We place too much importance on what others think about us. Whenever we have an argument or conflict with our fellow believers, we are not able to find comfort in anything. Our personal, official and even our spiritual lives are disrupted till we make peace with our offenders. It is a shame that we cannot find comfort in God but find it only in these human relations.

But thanks be to God, who always leads us as captives in Christ’s triumphal procession and uses us to spread the aroma of the knowledge of him everywhere. For we are to God the pleasing aroma of Christ among those who are being saved and those who are perishing.

2 Corinthians 2:14-15 (NIV)

In the ancient days, whenever a king and his troops returned after winning a war, they would be given a hero’s welcome back home. They would parade in on their war horses and have their captives line up behind them as they led them into the gates of their city. Paul compares himself and other workers of Christ to prisoners of war who are being led by Christ, their captor. Paul could have used another analogy, one where we are part of the victory parade of Christ but the sorrows that he had faced (even on his recent journey) made him feel like a captive.

A Roman post-war triumphal procession included the burning of spices and incense, which permeated the streets. It was like the crowds could see the soldiers coming home with the spoils and smell the scent of victory. In one way the analogy rings true as we have been bought by Jesus’ blood from our slavery to sin. We were captives of our sinful desires and it is Jesus who has won the war on our behalf and rescued us from the clutches of death. When we are led by him into the gates of His city, by simply following him we are testifying about the wondrous works that He has done in our life.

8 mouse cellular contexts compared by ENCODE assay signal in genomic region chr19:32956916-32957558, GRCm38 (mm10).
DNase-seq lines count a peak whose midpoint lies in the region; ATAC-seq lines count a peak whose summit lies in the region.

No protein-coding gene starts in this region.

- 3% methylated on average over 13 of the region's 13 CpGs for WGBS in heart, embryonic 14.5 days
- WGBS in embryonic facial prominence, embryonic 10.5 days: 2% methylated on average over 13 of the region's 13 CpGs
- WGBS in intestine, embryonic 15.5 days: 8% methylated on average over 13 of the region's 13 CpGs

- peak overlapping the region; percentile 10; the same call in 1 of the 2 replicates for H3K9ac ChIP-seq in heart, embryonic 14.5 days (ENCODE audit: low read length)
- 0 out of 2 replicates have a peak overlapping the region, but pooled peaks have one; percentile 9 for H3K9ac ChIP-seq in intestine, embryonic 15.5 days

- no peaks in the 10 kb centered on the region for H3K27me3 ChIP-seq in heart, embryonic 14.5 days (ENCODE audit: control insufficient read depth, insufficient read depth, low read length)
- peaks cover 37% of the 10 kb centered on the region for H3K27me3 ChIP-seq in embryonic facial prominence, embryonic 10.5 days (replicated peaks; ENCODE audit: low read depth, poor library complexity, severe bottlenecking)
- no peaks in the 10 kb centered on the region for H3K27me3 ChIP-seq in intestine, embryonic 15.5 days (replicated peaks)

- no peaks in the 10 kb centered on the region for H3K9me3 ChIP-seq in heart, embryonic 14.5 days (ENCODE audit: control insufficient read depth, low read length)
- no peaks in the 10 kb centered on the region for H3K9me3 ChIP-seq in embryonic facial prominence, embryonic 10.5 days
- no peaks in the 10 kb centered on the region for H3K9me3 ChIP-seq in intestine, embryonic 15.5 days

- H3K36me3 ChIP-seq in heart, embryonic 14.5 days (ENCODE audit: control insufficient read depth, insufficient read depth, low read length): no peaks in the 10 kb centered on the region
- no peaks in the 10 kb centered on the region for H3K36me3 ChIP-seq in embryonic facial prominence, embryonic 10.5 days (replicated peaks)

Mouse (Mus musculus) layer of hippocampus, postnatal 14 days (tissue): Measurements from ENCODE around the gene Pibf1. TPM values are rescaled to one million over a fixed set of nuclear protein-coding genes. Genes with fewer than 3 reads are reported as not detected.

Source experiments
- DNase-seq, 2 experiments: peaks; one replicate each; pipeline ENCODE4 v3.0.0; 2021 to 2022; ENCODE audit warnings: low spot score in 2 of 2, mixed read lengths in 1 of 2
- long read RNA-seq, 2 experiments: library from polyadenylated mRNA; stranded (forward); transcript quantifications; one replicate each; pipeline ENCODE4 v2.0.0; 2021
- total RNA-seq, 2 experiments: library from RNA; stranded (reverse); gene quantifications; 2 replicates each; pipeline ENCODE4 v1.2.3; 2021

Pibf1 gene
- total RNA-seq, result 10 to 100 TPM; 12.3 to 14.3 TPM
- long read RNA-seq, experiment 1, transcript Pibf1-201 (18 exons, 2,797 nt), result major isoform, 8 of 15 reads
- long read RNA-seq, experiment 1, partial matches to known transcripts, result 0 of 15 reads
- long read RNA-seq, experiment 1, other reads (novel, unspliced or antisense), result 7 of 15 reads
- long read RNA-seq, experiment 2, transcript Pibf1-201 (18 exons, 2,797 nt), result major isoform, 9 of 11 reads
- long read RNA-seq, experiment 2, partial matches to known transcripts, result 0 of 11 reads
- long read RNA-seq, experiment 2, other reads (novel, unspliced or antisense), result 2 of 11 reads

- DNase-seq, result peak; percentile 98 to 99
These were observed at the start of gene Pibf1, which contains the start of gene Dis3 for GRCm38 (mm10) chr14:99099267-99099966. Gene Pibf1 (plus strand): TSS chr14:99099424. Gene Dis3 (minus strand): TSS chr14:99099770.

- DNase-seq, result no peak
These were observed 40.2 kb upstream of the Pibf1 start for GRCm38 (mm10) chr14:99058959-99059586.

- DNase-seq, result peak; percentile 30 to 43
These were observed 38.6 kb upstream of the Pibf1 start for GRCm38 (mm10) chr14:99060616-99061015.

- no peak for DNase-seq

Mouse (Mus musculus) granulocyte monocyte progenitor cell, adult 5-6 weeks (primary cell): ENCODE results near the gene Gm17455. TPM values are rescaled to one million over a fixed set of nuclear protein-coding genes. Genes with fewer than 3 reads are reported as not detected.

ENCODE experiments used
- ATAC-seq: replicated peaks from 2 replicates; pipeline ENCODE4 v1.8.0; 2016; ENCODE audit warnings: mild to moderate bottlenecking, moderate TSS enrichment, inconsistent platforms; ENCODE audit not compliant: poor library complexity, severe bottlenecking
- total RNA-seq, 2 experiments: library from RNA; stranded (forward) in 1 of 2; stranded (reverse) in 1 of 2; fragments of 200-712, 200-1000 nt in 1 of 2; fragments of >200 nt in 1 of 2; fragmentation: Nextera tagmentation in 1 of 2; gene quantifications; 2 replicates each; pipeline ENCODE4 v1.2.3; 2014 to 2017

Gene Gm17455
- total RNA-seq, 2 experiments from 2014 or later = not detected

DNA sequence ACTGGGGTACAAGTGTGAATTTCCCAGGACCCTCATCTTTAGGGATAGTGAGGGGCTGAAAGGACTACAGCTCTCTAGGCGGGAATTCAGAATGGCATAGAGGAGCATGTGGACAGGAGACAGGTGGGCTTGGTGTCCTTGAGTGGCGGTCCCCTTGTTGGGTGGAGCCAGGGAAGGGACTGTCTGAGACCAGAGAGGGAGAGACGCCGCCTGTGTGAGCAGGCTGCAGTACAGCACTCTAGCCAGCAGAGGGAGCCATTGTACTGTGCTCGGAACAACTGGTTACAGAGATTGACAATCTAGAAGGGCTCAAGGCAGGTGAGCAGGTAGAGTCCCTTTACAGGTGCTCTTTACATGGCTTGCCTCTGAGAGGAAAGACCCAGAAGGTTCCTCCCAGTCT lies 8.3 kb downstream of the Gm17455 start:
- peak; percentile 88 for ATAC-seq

Profit Motive

Unlike so many, we do not peddle the word of God for profit. On the contrary, in Christ we speak before God with sincerity, as those sent from God.

2 Corinthians 2:17 (NIV)

Throughout the ages, there have been many ministers who have seized the opportunity and used the word of God for their benefit. Whether it be to have control over people or to extract monetary benefit from them. The word of God has been twisted and contorted by many in the name of religion and faith, and as a result, we stand not as one but as a divided group today. We might ask ourselves why God would allow it, why would he allow the false preachers to peddle the word of God for profit. In that line, we can even question the very nature of God who is gracious to all and welcomes back all sinners big or small into his fold.

God is a God of all and not just the righteous. It is our sense of law and justice that makes us have these thoughts. But God has a plan for each one of us, a plan that we cannot even fathom. He will act in his time and judge the false preachers. However, it is on us to have a close relationship with Christ so that we are not fooled by such people. Do we depend on human relations and mortal interpreters or does our help come directly from God? Having a close bond with our Father will mean that we learn to rely on Him for everything and not let satan outwit us. Then we will be his followers and given the chance to enter the gates of his city, not as captors but as wilful participants in His victory parade.

Discussion Questions

  • 2:11 How does satan outwit us using our grudges?
  • 2:13 Why is Paul restless in the midst of his ministry?
  • 2:14 How are we Captives in Christ’s procession?
  • 2:17 Why does God allow people with a profit motive to minister for Him?